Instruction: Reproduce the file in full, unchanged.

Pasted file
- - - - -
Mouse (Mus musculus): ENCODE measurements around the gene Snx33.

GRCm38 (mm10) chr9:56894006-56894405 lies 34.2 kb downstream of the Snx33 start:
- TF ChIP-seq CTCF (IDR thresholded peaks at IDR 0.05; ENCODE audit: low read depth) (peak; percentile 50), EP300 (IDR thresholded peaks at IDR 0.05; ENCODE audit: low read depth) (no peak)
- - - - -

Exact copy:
Mouse (Mus musculus): ENCODE measurements around the gene Snx33.

GRCm38 (mm10) chr9:56894006-56894405 lies 34.2 kb downstream of the Snx33 start:
- TF ChIP-seq CTCF (IDR thresholded peaks at IDR 0.05; ENCODE audit: low read depth) (peak; percentile 50), EP300 (IDR thresholded peaks at IDR 0.05; ENCODE audit: low read depth) (no peak)